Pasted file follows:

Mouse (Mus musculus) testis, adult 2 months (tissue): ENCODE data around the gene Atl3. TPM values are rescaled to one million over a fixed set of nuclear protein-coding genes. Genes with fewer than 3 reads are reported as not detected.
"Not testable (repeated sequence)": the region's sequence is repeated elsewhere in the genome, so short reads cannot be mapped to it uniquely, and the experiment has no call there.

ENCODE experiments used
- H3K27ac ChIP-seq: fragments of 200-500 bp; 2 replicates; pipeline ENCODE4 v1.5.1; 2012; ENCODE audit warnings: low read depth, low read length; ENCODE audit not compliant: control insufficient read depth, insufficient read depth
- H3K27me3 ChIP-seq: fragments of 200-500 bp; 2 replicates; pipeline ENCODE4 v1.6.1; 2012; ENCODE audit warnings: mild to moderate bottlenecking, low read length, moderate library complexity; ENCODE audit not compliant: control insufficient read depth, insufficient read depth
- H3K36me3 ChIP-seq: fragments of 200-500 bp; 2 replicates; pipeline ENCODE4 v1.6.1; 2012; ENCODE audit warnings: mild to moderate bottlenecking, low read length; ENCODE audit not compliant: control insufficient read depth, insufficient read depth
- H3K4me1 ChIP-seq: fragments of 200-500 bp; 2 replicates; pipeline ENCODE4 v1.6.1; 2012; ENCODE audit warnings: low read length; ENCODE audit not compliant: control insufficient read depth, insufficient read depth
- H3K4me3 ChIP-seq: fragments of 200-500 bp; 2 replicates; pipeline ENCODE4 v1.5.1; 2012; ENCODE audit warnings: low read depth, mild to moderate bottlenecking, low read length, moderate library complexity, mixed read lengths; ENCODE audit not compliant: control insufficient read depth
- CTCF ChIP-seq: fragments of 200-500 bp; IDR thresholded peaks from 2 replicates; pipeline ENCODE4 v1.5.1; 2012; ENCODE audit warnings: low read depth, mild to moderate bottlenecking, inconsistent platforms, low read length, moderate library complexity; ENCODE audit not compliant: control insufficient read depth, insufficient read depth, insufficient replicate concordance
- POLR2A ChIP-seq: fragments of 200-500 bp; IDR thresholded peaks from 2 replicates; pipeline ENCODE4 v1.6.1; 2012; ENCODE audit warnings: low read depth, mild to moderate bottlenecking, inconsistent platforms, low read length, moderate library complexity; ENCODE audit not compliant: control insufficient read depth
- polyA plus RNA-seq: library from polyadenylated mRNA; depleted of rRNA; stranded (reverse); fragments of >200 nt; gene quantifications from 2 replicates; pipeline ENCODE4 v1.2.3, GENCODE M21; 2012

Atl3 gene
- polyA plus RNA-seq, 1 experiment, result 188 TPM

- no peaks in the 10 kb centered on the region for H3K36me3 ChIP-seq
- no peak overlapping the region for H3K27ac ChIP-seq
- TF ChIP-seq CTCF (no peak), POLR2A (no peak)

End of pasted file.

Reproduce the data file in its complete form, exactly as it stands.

Mouse (Mus musculus) testis, adult 2 months (tissue): ENCODE data around the gene Atl3. TPM values are rescaled to one million over a fixed set of nuclear protein-coding genes. Genes with fewer than 3 reads are reported as not detected.
"Not testable (repeated sequence)": the region's sequence is repeated elsewhere in the genome, so short reads cannot be mapped to it uniquely, and the experiment has no call there.

ENCODE experiments used
- H3K27ac ChIP-seq: fragments of 200-500 bp; 2 replicates; pipeline ENCODE4 v1.5.1; 2012; ENCODE audit warnings: low read depth, low read length; ENCODE audit not compliant: control insufficient read depth, insufficient read depth
- H3K27me3 ChIP-seq: fragments of 200-500 bp; 2 replicates; pipeline ENCODE4 v1.6.1; 2012; ENCODE audit warnings: mild to moderate bottlenecking, low read length, moderate library complexity; ENCODE audit not compliant: control insufficient read depth, insufficient read depth
- H3K36me3 ChIP-seq: fragments of 200-500 bp; 2 replicates; pipeline ENCODE4 v1.6.1; 2012; ENCODE audit warnings: mild to moderate bottlenecking, low read length; ENCODE audit not compliant: control insufficient read depth, insufficient read depth
- H3K4me1 ChIP-seq: fragments of 200-500 bp; 2 replicates; pipeline ENCODE4 v1.6.1; 2012; ENCODE audit warnings: low read length; ENCODE audit not compliant: control insufficient read depth, insufficient read depth
- H3K4me3 ChIP-seq: fragments of 200-500 bp; 2 replicates; pipeline ENCODE4 v1.5.1; 2012; ENCODE audit warnings: low read depth, mild to moderate bottlenecking, low read length, moderate library complexity, mixed read lengths; ENCODE audit not compliant: control insufficient read depth
- CTCF ChIP-seq: fragments of 200-500 bp; IDR thresholded peaks from 2 replicates; pipeline ENCODE4 v1.5.1; 2012; ENCODE audit warnings: low read depth, mild to moderate bottlenecking, inconsistent platforms, low read length, moderate library complexity; ENCODE audit not compliant: control insufficient read depth, insufficient read depth, insufficient replicate concordance
- POLR2A ChIP-seq: fragments of 200-500 bp; IDR thresholded peaks from 2 replicates; pipeline ENCODE4 v1.6.1; 2012; ENCODE audit warnings: low read depth, mild to moderate bottlenecking, inconsistent platforms, low read length, moderate library complexity; ENCODE audit not compliant: control insufficient read depth
- polyA plus RNA-seq: library from polyadenylated mRNA; depleted of rRNA; stranded (reverse); fragments of >200 nt; gene quantifications from 2 replicates; pipeline ENCODE4 v1.2.3, GENCODE M21; 2012

Atl3 gene
- polyA plus RNA-seq, 1 experiment, result 188 TPM

- no peaks in the 10 kb centered on the region for H3K36me3 ChIP-seq
- no peak overlapping the region for H3K27ac ChIP-seq
- TF ChIP-seq CTCF (no peak), POLR2A (no peak)